(Chicago)Pancit Luglug is probably my most favorite of all Filipino noodle dishes. Unlike most of the kids from my younger days who would request Filipino-style sweet spaghetti for their birthday parties, I would insist and demand my parents to serve palabok instead –not just during my birthdays but all the other occasions that I consider special.

Pancit Luglug is the same as palabok with the only difference of the kind of noodle being used.  Luglug uses a thick tubular rice noodle while palabok uses thin one called “bihon”. Both have the same shrimp-based sauce with lots of garnishing from seafood, meat, tofu, vegetable, eggs and practically anything you like.

Here’s my execution of Amy Besa’s wonderful pancit luglug recipe. It’s amazingly delicious and vibrantly beautiful on the plate. This is one noodle dish that I can confidently say to be authentically Filipino and not a Chinese copycat.


  • ½ pound large shrimp with heads and shells
  • 2 tablespoons canola oil
  • 1 medium onion, diced
  • 4 garlic cloves, minced
  • 1 pound ground pork
  • 1 tablespoon achuete seeds soaked in ½ cup hot water for 20 minutes and drained
  • 2 tablespoons sweet potato starch or cornstarch mixed with ¼ cup cold water
  • 1 ½ tablespoons fish sauce
  • ¼ teaspoon ground pepper

1 pound dry tubular rice noodles, soaked in warm water for 15 minutes


  • ½ cup canola oil
  • 6 garlic cloves, peeled and sliced
  • ¾ cup ½ -inch pieces firm tofu (about 6 ounces), patted dry
  • 12 large shrimp, peeled and deveined
  • 2 large hard boiled eggs, shelled and cut into wedges
  • ½ cup flaked smoked trout
  • 4 scallions, chopped
  • Lime or lemon wedges for serving
  • Fish sauce for serving
  • Mis en place – The ingredients


For the shrimp juice, cut the heads off the shrimp and peel off the shells. Place the heads and shells in a food processor with 1 cup water. Process until the heads and shells have broken down. Transfer to a bowl, cover with plastic and refrigerate for 1 hour. Strain through a fine-mesh strainer, pressing down on the solids to remove all the juice. Cover and refrigerate until ready to use. Coarsely chop the shrimp bodies and set aside.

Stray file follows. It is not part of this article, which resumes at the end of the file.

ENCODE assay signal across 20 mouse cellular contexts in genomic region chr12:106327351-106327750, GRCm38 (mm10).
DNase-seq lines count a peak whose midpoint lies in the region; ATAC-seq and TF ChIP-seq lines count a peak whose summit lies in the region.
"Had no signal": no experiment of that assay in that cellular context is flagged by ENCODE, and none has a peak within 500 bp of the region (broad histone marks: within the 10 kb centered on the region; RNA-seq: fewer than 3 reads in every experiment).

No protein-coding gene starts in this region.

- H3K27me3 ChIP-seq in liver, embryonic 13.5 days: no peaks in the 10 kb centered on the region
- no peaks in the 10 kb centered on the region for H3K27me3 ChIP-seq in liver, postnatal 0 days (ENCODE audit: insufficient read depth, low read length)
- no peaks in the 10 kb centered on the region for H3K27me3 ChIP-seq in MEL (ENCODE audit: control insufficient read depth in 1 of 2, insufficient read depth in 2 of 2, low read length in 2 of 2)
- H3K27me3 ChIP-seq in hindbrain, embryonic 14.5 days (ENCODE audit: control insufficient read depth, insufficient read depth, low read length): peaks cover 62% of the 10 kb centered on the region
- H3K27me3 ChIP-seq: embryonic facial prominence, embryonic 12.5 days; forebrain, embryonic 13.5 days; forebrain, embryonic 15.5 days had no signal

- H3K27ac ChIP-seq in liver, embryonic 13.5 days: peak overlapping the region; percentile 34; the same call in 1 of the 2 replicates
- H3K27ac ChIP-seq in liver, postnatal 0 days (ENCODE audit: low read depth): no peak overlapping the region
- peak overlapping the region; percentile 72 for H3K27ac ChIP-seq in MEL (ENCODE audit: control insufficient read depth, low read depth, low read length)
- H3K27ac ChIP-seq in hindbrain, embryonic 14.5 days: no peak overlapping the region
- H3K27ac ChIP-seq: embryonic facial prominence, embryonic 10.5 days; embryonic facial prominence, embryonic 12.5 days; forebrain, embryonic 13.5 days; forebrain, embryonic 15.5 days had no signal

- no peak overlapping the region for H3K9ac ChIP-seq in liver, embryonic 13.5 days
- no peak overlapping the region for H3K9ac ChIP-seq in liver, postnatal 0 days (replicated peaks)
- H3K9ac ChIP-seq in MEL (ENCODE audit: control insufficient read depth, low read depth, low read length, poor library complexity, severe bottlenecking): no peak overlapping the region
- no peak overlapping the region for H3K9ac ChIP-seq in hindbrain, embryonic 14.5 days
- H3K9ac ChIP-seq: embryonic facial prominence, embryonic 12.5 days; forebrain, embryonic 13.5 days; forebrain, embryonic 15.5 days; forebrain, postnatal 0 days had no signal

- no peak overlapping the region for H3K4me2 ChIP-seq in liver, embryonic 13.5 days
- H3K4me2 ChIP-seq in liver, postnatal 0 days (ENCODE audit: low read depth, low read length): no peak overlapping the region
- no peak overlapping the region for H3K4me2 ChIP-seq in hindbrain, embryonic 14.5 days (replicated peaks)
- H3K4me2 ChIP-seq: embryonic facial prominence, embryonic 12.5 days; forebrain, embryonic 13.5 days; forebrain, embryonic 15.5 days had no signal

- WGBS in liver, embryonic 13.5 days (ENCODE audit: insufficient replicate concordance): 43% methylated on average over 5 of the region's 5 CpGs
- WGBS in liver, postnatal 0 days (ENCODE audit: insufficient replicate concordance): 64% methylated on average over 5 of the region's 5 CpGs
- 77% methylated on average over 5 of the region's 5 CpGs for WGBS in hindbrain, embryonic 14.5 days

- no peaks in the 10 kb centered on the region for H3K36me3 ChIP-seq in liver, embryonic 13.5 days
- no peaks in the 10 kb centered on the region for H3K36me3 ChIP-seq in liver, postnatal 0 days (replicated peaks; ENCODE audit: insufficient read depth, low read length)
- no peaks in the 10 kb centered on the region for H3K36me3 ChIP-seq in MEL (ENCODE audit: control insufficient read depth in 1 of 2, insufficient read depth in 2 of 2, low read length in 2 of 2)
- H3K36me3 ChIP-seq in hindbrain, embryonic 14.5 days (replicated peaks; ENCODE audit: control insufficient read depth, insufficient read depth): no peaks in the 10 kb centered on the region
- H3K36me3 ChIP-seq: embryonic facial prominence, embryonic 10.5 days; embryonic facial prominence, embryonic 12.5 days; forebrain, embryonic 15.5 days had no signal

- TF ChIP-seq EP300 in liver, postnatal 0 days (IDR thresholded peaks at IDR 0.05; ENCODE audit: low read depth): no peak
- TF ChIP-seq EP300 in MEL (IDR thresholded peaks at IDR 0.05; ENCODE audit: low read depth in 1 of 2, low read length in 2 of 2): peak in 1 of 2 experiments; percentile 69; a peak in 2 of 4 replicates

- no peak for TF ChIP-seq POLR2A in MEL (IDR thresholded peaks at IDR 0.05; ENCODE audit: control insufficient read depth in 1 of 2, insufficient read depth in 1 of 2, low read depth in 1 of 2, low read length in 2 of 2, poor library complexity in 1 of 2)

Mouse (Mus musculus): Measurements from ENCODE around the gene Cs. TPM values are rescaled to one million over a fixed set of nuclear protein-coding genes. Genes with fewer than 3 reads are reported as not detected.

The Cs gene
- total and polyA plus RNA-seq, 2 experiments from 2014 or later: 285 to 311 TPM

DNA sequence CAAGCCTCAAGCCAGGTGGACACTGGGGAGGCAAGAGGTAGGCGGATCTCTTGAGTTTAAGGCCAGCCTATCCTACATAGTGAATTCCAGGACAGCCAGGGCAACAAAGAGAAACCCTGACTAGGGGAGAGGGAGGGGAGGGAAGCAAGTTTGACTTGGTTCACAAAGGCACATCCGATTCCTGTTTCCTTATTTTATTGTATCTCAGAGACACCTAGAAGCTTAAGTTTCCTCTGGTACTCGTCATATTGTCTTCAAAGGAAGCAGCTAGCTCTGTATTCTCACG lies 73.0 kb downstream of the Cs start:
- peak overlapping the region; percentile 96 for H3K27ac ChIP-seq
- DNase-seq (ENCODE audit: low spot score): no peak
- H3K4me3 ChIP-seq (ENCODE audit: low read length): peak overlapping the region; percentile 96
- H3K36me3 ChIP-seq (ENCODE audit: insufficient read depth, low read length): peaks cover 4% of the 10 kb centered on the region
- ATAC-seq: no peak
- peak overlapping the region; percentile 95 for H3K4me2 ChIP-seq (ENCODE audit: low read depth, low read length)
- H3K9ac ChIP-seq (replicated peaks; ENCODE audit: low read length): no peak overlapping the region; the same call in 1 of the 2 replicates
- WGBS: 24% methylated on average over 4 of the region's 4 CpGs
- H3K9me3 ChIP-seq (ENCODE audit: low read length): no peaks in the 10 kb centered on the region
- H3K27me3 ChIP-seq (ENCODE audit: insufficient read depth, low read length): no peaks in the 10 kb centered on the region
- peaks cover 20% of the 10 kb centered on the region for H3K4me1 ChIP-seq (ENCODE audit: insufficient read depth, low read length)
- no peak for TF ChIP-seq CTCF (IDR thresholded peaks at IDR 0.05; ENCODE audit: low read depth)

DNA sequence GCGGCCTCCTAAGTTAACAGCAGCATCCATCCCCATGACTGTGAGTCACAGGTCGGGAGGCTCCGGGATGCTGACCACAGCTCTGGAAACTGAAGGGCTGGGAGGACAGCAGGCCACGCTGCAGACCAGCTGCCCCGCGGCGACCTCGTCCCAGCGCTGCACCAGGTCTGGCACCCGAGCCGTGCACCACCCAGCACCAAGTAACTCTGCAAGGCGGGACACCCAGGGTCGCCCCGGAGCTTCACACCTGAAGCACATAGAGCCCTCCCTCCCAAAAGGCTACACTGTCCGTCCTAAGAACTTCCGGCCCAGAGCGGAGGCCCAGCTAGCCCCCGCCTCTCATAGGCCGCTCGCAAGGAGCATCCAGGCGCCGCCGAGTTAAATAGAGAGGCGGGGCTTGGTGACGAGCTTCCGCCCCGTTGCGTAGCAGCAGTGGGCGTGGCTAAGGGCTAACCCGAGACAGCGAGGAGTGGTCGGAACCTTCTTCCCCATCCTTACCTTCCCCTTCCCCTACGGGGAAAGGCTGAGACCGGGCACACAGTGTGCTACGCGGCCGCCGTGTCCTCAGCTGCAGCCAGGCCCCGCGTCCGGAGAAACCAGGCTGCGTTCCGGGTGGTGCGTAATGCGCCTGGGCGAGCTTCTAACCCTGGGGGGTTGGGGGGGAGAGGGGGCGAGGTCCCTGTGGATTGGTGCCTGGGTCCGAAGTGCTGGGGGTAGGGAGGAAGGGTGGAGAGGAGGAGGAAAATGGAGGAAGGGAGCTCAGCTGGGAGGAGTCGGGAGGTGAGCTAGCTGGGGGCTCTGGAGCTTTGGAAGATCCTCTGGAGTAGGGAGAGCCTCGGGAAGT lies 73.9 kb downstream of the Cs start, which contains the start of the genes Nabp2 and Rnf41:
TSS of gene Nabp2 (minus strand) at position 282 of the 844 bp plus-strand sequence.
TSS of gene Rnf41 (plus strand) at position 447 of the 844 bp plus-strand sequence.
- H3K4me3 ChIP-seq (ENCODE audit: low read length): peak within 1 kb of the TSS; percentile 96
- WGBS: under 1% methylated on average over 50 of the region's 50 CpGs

To prepare the sauce, warm the oil in a large skillet or wok over medium heat. Add the onions and garlic and sauté for about 3 minutes, until softened. Add the pork and cook until it turns white, about 5 minutes. Add the shrimp juice, achuete water and sweet potato starch mixture. Cook, stirring, until thickened, about 3 minutes. Add the shrimp and cook for 3 minutes, or until they turn pink. Add the fish sauce and black pepper. Taste and add additional fish sauce and black pepper if needed. Set the sauce aside while you prepare the garnishes.

To prepare the garnishes, in a small nonstick skillet over low heat, warm the oil. Add the garlic slices and cook over low heat until lightly browned, about 5 minutes. Use a slotted spoon to transfer the garlic to a paper towel-lined plate. Raise the heat to medium-high and add tofu squares. Fry for about 5 minutes or until lightly browned and crisp on all sides. Use a slotted spoon to transfer the tofu to a paper towel-lined plate. Bring a large sauce pan of water to a boil, add the shrimp and cook until they turn pink and are cooked through, 3 to 5 minutes.

Meanwhile, bring a large pot of water to a boil, add the rice noodles and cook until softened, about 5 minutes, depending on the size of the noodles. Drain.

To serve, place the noodles in a serving bowl. Briefly reheat the sauce and pour it over noodles. Arrange the garnishes on top and serve with lime wedges and fish sauce on the side.

  • Extracting the essence of shrimp. Life can be easier using shrimp bouillon.

  • Separated components of Pancit Luglug

  • Beautifully assembled single serving of Pancit Luglug

  • Party-size assembled Pancit Luglug